All physical damage types are well-balanced among kemono weaknesses.

Elemental characteristics of kemono, weapons, armor, and karakuri are indicated as such:

There are also status ailments, which mostly affect hunters and kemono differently.

Poison. Hunters slowly take damage for the duration. Kemono are similarly affected in the same way.

Fatigue. Hunters will fall asleep, standing in place. They will wake up over time, or when they take damage. Kemono will also fall asleep. The first attack to connect will deal additional damage.

Frozen. For hunters, stamina recovers much more slowly. Frozen kemono will reel from attacks more often.

Entangled. Hunters will be unable to conjure karakuri for the duration. Entangled kemono will take increased damage from karakuri-based attacks.

Ablaze. Hunters take damage quickly over time but can set it out by rolling on the ground or getting into the water. Ablaze kemono will flail around wildly trying to put out the flames, open to attack.

Note that Ablaze is NOT related to the fire element! Fire attacks will not inflict Ablaze; you need specifically Ablaze-oriented skills for that.

Understanding Armor

Armor is fairly straightforward in Wild Hearts. You have armor slots for the head, body, arms, legs, and feet. To make a piece of armor, go to Natsume or a Field Forge and select the option to do so. You’ll see an image similar to this:

At the very top, you’ll see Forge, Human-Path, and Kemono-Path. All armor forging starts with the first one, Forge. On the left, you’ll see a grid of options for armor pieces to craft. In the middle, your character previews what the armor piece looks like. On the right, you’ll see the details of what the armor will give you.

In the details on the right, the white numbers on the left column indicate the stats of the armor you’re currently wearing. The red and blue numbers on the right show the stats of the armor you’re currently selecting on the grid to craft. Blue numbers mean the number has improved, and red indicates that a particular stat has decreased.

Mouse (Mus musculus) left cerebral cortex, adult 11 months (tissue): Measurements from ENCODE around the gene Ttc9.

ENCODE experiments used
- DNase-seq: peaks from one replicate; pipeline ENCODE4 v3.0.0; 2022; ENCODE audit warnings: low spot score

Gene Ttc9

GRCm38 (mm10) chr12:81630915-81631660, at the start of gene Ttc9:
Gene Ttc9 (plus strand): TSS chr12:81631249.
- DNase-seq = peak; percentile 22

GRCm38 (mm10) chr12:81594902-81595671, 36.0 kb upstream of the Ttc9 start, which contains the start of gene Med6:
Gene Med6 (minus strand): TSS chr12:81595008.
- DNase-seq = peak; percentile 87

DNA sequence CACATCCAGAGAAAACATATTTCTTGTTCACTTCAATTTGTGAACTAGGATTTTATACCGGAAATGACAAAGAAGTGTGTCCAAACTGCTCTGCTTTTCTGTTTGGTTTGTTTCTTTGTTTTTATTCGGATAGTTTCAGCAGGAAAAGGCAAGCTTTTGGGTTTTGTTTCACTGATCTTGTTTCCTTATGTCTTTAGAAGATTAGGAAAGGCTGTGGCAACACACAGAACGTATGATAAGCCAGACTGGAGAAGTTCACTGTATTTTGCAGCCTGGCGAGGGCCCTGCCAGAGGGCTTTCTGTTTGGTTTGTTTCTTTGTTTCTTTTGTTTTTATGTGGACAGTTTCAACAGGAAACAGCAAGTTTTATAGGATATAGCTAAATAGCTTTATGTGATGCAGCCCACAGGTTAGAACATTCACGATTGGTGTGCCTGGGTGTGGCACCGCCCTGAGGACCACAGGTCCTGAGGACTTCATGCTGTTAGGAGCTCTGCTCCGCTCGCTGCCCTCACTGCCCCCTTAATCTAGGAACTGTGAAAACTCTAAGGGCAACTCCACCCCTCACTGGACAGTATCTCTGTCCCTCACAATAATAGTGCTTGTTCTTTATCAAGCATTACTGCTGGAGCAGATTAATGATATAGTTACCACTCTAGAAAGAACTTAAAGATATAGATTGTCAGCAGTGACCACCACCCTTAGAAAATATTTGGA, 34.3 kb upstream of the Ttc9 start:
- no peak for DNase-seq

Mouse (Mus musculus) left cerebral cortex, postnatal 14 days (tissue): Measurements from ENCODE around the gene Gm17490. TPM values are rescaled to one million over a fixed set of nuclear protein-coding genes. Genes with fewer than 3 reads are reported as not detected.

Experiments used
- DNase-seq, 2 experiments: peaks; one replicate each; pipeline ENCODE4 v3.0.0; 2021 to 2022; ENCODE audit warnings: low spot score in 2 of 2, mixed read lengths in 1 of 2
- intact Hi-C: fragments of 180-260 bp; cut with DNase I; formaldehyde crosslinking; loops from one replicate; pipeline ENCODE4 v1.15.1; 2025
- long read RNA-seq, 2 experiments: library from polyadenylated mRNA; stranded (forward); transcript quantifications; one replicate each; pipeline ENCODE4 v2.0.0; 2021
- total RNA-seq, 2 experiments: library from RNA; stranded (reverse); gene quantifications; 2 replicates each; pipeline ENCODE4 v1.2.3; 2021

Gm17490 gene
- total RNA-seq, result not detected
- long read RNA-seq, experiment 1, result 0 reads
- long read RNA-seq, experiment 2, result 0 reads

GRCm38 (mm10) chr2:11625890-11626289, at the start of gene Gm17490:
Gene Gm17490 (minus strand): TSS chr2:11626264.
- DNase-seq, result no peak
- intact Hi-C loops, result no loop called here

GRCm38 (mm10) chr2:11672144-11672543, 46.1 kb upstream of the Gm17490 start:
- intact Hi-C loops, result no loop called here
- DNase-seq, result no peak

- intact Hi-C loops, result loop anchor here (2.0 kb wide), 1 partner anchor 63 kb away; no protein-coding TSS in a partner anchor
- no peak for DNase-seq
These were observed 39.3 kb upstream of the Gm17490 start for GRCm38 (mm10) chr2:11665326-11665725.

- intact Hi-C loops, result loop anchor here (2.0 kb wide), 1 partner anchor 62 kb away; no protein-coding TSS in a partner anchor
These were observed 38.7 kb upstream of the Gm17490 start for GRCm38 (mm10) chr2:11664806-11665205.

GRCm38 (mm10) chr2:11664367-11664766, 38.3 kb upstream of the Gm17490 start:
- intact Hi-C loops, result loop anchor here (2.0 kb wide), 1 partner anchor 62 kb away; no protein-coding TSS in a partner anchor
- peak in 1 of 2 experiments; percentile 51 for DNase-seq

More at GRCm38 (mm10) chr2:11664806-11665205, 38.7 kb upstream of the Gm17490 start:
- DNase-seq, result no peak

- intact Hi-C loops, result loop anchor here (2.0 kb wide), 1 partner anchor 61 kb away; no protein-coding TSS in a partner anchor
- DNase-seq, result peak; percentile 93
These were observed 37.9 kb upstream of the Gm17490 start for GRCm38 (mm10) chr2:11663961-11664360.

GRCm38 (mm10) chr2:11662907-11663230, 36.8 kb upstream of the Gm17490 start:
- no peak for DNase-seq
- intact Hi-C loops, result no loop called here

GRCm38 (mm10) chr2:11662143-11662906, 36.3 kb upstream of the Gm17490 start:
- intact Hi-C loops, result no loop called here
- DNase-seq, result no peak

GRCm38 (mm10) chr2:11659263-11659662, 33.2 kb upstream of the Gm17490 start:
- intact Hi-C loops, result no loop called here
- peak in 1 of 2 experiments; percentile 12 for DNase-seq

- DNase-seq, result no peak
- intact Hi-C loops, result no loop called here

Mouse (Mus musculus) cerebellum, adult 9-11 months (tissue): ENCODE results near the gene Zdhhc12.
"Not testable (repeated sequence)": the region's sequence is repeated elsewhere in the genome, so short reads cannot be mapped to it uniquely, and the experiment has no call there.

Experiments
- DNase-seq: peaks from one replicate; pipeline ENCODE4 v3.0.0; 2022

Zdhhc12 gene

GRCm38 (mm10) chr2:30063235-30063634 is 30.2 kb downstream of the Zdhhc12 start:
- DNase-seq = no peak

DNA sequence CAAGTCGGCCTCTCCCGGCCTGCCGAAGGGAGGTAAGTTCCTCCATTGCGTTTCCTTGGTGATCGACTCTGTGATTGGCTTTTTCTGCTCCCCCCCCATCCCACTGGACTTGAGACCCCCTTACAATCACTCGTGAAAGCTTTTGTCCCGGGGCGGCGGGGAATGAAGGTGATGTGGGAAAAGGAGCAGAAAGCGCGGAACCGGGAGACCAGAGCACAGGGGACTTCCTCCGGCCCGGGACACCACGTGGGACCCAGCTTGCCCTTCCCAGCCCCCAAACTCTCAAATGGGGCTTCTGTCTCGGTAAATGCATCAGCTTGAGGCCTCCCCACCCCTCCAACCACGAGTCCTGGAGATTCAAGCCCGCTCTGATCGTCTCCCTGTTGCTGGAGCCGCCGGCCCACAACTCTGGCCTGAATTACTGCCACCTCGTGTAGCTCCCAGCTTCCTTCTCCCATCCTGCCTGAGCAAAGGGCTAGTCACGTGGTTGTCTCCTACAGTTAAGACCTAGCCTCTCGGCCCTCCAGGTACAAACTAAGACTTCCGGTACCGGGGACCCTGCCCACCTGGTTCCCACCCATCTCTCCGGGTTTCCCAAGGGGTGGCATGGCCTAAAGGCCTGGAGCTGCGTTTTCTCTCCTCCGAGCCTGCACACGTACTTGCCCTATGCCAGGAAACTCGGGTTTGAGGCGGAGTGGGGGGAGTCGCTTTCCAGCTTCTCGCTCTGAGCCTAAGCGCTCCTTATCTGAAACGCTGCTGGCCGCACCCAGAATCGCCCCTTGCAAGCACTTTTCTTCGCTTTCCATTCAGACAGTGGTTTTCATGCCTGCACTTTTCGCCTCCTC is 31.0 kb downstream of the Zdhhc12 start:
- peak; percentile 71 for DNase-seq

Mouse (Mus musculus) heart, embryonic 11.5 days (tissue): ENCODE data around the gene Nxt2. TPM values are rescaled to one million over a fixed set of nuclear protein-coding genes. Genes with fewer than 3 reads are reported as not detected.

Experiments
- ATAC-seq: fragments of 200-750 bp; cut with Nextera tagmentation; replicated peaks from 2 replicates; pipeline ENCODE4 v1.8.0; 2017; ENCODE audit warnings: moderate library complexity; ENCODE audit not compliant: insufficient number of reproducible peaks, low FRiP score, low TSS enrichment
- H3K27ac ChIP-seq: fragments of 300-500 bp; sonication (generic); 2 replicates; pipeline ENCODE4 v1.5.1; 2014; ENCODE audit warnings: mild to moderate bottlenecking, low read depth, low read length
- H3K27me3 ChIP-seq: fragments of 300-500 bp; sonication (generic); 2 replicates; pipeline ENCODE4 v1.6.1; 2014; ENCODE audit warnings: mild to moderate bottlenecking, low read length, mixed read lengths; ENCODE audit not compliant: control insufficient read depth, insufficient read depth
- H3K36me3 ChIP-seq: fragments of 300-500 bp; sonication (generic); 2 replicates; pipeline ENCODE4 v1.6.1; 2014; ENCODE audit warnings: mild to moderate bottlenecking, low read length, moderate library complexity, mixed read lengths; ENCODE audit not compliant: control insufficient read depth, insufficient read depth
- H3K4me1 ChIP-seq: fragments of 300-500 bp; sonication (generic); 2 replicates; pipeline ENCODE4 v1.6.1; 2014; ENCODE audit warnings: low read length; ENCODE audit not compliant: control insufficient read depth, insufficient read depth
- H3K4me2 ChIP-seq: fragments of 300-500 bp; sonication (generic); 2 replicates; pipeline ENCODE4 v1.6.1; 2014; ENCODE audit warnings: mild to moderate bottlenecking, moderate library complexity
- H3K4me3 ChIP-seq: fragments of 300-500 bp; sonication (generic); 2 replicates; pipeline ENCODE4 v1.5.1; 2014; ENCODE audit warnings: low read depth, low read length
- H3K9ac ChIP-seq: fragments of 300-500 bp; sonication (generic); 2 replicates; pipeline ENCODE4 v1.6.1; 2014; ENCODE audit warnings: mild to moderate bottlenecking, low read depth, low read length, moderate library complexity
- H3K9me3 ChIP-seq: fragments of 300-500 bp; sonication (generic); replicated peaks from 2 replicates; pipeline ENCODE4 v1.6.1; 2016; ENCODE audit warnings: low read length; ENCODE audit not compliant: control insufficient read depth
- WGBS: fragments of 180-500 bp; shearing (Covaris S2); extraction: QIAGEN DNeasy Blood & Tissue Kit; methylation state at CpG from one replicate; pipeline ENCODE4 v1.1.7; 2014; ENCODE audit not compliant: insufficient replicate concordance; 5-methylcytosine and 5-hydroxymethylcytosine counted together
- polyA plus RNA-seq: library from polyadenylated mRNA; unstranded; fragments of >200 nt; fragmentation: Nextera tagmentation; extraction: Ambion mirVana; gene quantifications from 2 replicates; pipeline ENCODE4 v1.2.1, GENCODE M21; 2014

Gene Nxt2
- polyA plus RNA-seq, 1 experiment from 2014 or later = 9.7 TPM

In this case, I’m currently wearing armor that gives 53 defense, 10 Human-Path (explained later), 6 wood elemental resistance, -6 fire resistance, 0 water, -1 wind, and 3 earth. The armor selected on the grid to craft would change that to 8 armor, no path at all, 5 wood defense, and so on, you get the idea. The new armor will also give the skill Health Boost +3.

I already have that armor piece crafted, but if I didn’t, the materials required to craft it would be listed on the bottom right.

So what are human-path and kemono-path?

The unique twist on armor in Wild Hearts is the ability to set your armor towards being more human-like or kemono-like, the sum total of which is shown at the very bottom of the screen. In my case, I’m Pure Kemono.

Weapons, Armor, and Talismans all can have skills that have a human or kemono path requirement before they activate. They will have the corresponding icon next to the skill name if it’s required. If you do not meet the requirements, the text will be faded out, indicating the skill is not active.

Generally, human-path skills will boost skills that embody human ingenuity, like enhancing karakuri abilities. Kemono-path skills will boost skills that embody a wild spirit, such as sacrificing defense for greater offense.

Build Customization with Talismans

Talismans, often also referred to as charms, offer a small extra bit of customization to your builds.

Even though your equipment screen only displays one talisman, you are able to equip up to five talismans at the same time. Each talisman has a “cost”, which roughly corresponds to how powerful the skills on them are. The cost limit is 50, but most talismans you’ll find take up 5-10 points so you won’t struggle to fit them in until much later on when you find more powerful talismans.

There are three ways to obtain talismans:

1. Finding them and picking them up while exploring the hunting zones. These talismans are in set locations and have a specific skill attached to them; it will always be the same talisman between playthroughs.
They appear as swords, usually leaning against a wall, plunged into a rock, or sticking out of the ground. They are usually decently hidden but will be revealed as a question mark on the map once you’ve upgraded your hunting towers.